In a recently published survey of the asteroid belt between Mars and Jupiter, a group of scientists from around the globe found something hanging around the inner Solar System that they say simply should not be there; a pair of dark red rocks seemingly covered in complex organic material.
“Two asteroids (203 Pompeja and 269 Justitia) have been discovered with a redder spectrum than any other object in the asteroid belt between Mars and Jupiter,” a Japanese Aerospace Exploration Association (JAXA) release states. And according to that same release, “spectroscopic observations suggest the presence of complex organic matter on the surface of these asteroids.”
Background: Is There Life On Other Planets?
Among the most fascinating concepts behind the origin of life on Earth is panspermia, or the notion that life here evolved somewhere else before arriving on our planet via comets, asteroids, or other interplanetary bodies (or beings?).
Recently, the idea has gained some traction, including the concept that life originated within our solar system and was later seeded here on Earth. By all accounts, this latest discovery by the JAXA-led team hints toward at least one possible mechanism behind this concept, and one that may have occurred way back when the solar system was first forming.
That’s because certain types of asteroids (and even larger space rocks known as ‘planetesimals’) originally formed beyond our farthest planet Neptune, at the extreme outer edges of our solar system.
Furthermore, according to the study’s authors, due to the mechanics of their super cold environment, these far-out objects often form complex organic compounds on their surface, something these transient interlopers found by the international team also appear to have, giving them their dark red color.
Until now, this particular class of organically covered space rock was thought to have stayed beyond Neptune, never having the opportunity to work its way down to Earth and seed it with those organic compounds. However, these latest results seem to challenge that notion.
Analysis: The Seeds of Life
Led by Hasegawa Sunao, an Associate Senior Researcher at JAXA’s Institute of Space and Astronautical Science (ISAS), and supported by an international team of researchers from the Massachusetts Institute of Technology, the University of Hawai’i, Seoul National University, Kyoto University, and the Laboratoire d’Astrophysique de Marseille, the group first zeroed in on 203 Pompeja just to make sure they were reading the unusual spectroscopic data correctly. And what they found, they say, was utterly unexpected.
“In the spectroscopic survey, we discovered that 203 Pompeja, with a diameter of 110 km, has a spectrum redder than even that of the D-type asteroids,” the release states, noting that the unexpected rock was redder than the reddest asteroids normally found in this region.
That discovery, they say, led them to look at previously recorded data to see if 203 Pompeia was alone, or if other renegade space objects covered with critical ingredients for life had somehow moved from the outer solar system to the inner asteroid belt.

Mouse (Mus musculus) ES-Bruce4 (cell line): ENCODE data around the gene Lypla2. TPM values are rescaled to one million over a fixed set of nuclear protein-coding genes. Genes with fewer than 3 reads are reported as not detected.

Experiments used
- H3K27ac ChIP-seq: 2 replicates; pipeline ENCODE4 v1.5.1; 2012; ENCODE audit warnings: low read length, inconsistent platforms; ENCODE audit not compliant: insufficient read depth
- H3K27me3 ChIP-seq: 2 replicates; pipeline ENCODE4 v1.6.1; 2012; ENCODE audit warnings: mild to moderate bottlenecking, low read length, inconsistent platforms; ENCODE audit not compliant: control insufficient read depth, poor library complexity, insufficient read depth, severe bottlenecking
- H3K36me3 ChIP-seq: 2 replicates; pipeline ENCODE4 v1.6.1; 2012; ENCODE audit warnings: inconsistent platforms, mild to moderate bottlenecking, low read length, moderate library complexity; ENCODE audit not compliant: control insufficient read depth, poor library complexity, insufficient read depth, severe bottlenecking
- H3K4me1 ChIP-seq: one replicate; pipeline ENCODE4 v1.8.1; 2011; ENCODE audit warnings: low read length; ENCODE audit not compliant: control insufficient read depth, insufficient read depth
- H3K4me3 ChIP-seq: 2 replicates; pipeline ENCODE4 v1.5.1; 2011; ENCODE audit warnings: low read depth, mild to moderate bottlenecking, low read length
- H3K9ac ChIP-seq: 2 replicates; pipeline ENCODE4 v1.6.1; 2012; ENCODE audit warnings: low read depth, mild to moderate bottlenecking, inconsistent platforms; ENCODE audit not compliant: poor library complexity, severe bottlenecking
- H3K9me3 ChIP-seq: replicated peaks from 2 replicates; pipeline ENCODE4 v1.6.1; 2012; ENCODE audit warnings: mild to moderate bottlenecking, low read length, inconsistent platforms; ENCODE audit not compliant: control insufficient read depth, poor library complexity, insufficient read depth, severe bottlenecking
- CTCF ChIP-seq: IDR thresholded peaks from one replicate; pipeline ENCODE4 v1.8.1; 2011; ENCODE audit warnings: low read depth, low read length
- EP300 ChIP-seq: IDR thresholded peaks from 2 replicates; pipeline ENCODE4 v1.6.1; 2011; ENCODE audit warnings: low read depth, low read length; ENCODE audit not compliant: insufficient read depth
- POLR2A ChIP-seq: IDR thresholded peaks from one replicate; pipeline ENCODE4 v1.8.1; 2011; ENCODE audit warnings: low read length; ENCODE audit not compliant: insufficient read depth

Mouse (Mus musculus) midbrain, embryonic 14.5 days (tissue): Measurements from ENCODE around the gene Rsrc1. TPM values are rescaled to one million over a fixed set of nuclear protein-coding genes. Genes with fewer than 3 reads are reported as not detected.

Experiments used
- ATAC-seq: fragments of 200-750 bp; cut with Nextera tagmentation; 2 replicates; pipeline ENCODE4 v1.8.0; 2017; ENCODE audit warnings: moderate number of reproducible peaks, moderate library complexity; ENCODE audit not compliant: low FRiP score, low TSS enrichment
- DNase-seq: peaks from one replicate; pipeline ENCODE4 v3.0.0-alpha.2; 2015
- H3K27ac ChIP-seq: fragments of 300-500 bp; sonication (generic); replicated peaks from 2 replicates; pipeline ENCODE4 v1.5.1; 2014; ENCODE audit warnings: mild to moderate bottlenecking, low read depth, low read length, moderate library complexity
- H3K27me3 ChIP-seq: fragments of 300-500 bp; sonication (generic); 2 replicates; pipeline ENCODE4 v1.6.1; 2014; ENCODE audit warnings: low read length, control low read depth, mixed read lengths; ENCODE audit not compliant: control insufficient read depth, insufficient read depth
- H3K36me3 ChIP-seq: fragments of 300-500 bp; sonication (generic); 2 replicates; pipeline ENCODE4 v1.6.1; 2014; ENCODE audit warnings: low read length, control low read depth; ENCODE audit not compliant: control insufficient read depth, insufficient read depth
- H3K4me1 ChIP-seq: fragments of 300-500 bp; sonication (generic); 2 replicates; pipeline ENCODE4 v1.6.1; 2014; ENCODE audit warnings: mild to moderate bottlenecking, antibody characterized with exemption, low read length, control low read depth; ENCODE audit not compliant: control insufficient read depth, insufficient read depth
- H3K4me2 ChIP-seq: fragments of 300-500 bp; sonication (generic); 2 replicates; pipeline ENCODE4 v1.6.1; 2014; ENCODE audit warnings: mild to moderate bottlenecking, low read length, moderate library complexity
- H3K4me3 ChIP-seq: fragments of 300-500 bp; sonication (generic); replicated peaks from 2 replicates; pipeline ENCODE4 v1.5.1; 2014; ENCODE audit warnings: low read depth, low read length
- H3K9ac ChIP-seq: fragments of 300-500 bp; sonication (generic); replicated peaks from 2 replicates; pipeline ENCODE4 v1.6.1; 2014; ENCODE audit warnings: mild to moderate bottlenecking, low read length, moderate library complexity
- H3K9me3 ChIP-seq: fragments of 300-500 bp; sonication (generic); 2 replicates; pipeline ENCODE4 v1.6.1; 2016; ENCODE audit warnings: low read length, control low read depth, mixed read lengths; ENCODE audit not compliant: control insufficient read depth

Such a finding, the release states, would run counter to traditional Solar System formation models and align with “more recent models suggest[ing] that the movement of planets such as Jupiter in the early Solar System caused the gravitational field to shift and mixing to occur.”
With their unexpected readings in hand, the team took another look at that previously recorded data. Surprisingly, they found another match.
“Examination of past observations revealed that 269 Justitia, with a diameter of 55 km and whose very red spectrum had been previously recorded, has a redness similar to that of 203 Pompeja,” the release states. “This is consistent with…the latest Solar System formation model, and is supporting evidence for this model of Solar System formation.”
Still, this team notes, the finding was completely unexpected, and almost surely means that these rogue space rocks were formed outside Neptune’s orbit, then somehow made their way much closer to the Sun, and Earth.
“In order to have these organics, you need to initially have a lot of ice at the surface,” one of the paper’s authors, Michaël Marsset, recently told The New York Times. “So they must have formed in a very cold environment. Then the solar irradiation of the ice creates those complex organics.”
Outlook: Is the Solar System Brimming With Life?
Neither biologists nor astronomers are one hundred percent sure how or where life on Earth started, but nearly all agree that complex organic matter is among its most fundamental ingredients. According to the team behind this latest discovery, findings like this could hold at least one critical piece of the answer, and without the cost of a spacecraft flying all the way out there to take a look.
“By exploring these kinds of objects, it is highly possible that information regarding the outer regions of the Solar System beyond the organic compound snow line during the Solar System’s formation can be obtained without having to travel to the outer edge of the Solar System.”
Of course, the study authors don’t exactly rule out sending said spacecraft on the nearly 3 billion mile trip to aid in the hunt for the origin of life, even going so far as to say, “this is worth considering as candidate destination mission targets in the future.”
Book your tickets now, folks, and don’t wear anything red and organic, or you’ll clash (Looking at you, Gaga).
Follow and connect with author Christopher Plain on Twitter: @plain_fiction
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